Benom’s Take: This week’s big news is the highly-anticipated Taylor Swift album, “Reputation,” released today in physical and digital formats. The Nashville star turned New York pop princess already teased the public with the release of songs like, “Look What You Made Me Do.”
But it will be another week before fans can listen on their favorite streaming service.
There are high hopes that the album will further cement Taylor’s place in the pop music genre. Given her loyal and passionate fan-base, Taylor Swift’s label and distributor project this first week of sales will reach between 1.3 million to an optimistic 2 million for physical and download units.
Of course, keeping streaming out of the equation can certainly help physical and digital album royalty margins. Even though the digital revolution is here to stay, and yes the entire market is moving to the streaming platforms, the biggest dollars are still in the physical and digital formats. In a moment, I’ll provide numbers so you can see what I mean from the songwriter and publisher perspective.
For a little historical background Swift also held back her last album, “1989,” from streaming services for a time. This resulted in over a million units sold in the first week. “1989” also went onto sell more than 7 million units, in addition to millions upon millions of paid streams.
This “withholding” strategy is something that many inside and outside of the industry may frown upon, but streaming holdouts are nothing new. The Beatles didn’t allow their catalog on streaming services until 2015, and just this year Tool finally got on board with streaming services. Besides, it’s not like you can’t get your Swift fix on Spotify. But, if there’s a new album, you’ll have to wait.
The point I’m making here is that withholding from streaming services may be a good strategy, depending on your point of view, your stature and your audience. For the Taylor Swift team, it appears to be a strategy that has worked in the past and makes perfect sense for her fan base and financial success. That doesn’t mean it will work for everyone. [READ MORE]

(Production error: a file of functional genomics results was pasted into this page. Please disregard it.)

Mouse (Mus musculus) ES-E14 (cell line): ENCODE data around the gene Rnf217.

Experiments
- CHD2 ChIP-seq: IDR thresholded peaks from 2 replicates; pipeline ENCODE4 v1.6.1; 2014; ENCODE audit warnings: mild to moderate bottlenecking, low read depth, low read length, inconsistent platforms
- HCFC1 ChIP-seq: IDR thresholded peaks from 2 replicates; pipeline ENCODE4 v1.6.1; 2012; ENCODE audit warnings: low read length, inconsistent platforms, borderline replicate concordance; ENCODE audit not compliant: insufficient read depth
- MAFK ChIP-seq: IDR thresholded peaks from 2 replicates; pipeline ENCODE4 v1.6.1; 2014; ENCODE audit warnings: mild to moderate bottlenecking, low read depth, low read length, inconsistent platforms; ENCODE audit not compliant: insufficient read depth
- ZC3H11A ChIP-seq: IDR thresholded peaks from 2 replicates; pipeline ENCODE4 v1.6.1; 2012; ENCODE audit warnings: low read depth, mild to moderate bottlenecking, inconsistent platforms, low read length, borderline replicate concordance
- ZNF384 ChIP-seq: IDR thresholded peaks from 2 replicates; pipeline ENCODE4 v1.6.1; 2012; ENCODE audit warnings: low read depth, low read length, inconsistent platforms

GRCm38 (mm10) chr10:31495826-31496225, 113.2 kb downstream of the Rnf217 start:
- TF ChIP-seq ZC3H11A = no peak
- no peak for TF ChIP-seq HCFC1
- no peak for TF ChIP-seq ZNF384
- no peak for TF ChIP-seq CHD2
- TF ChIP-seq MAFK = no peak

And now for this week’s other headlines:
Noise Grows Over Potential $3 Billion Sale of EMI Music Publishing (Music Business Worldwide)
Benom’s Take: This year is shaping up to be very active in the world of music rights sales and acquisitions. If this week’s story about the potential sale of EMI Music Publishing is true, 2017 could be a watershed year for music asset purchases.
To fully appreciate this news and the next potential sale of EMI, a little bit of historical analysis should be in order. The history of the EMI catalog over the last 10 years has been chaotic. So the news of another potential EMI sale requires us to know where we’ve been and how we got here, today.
Imagine it’s late Spring of 2007. EMI has put both of its publishing and recorded music divisions on the auction block. There were several multi-billion dollar offers, but the winner of the EMI sale was private equity firm, Terra Firma, for $6.6 Billion.
I remember a friend of mine was at the EMI offices in Los Angeles for a job interview on the day the Terra Firma offer went public. My friend said the whole office mood went from a quiet and mellow pace, to a frantic running around… basically a full-on office “freak out”. It’s all anyone could talk about, “Did you hear? What’s going to happen to our jobs?” etc.
(Of course, the fears were justified as some folks did end up losing their jobs. Unfortunately, for many employees and creators at EMI, this workforce slashing got worse when EMI was sold againin 2012.)
The 2007 purchase of EMI turned out to be a disaster for Terra Firma and its leader, Guy Hands. For a fascinating analysis on the Terra Firma-EMI disaster, see the following articles from CBS News, “Terra Firma’s Purchase of EMI Hit All The Wrong Notes” and from The Wall Street Journal, “EMI Disaster Cost Terra Firma’s Guy Hands $230 Million in Personal Wealth”. From this analysis, we now know why it was such a disaster:
- The timing of the purchase was incredibly bad. Spring 2007 was the top of the financial bubble and when the crash hit in 2008 and 2009, so did EMI’s value. It’s estimated the investors in the Terra Firma purchase lost $2.8 billion on the deal.
- EMI was overvalued, burdened with debt, and Terra Firma overpaid. Terra Firma paid an 18x multiple on EMI’s cash flow, while continuing to add more debt to the EMI balance sheet after the purchase.
- Terra Firma underestimated the challenges of owning and reviving a music company in the new digital environment. EMI sales plunged after the Terra Firma purchase, primarily due to the unstable online market and steadily dropping album sales. Due to the uncertainty of EMI’s future, notable artists such as Paul McCartney and Radiohead also left EMI’s roster of artists. And of course, wrapped up in all of that, were leadership and management problems that kept EMI from getting back on track in the day-to-day operations.
- Guy Hands personally lost $230 million because of the deal. Ouch.
All that to say, Terra Firma essentially got “buyer’s remorse” and accused its lender, Citigroup, of “misleading” and “tricking” Terra Firma into buying the debt laden and struggling EMI. Terra Firma filed suit against Citi in 2010 and the debacle continued well into the 2016. [READ MORE]
And now for this week’s other headlines:
This round-up was put together by Benom Plumb, Assistant Professor of Music Industry Studies at the University of Colorado Denver.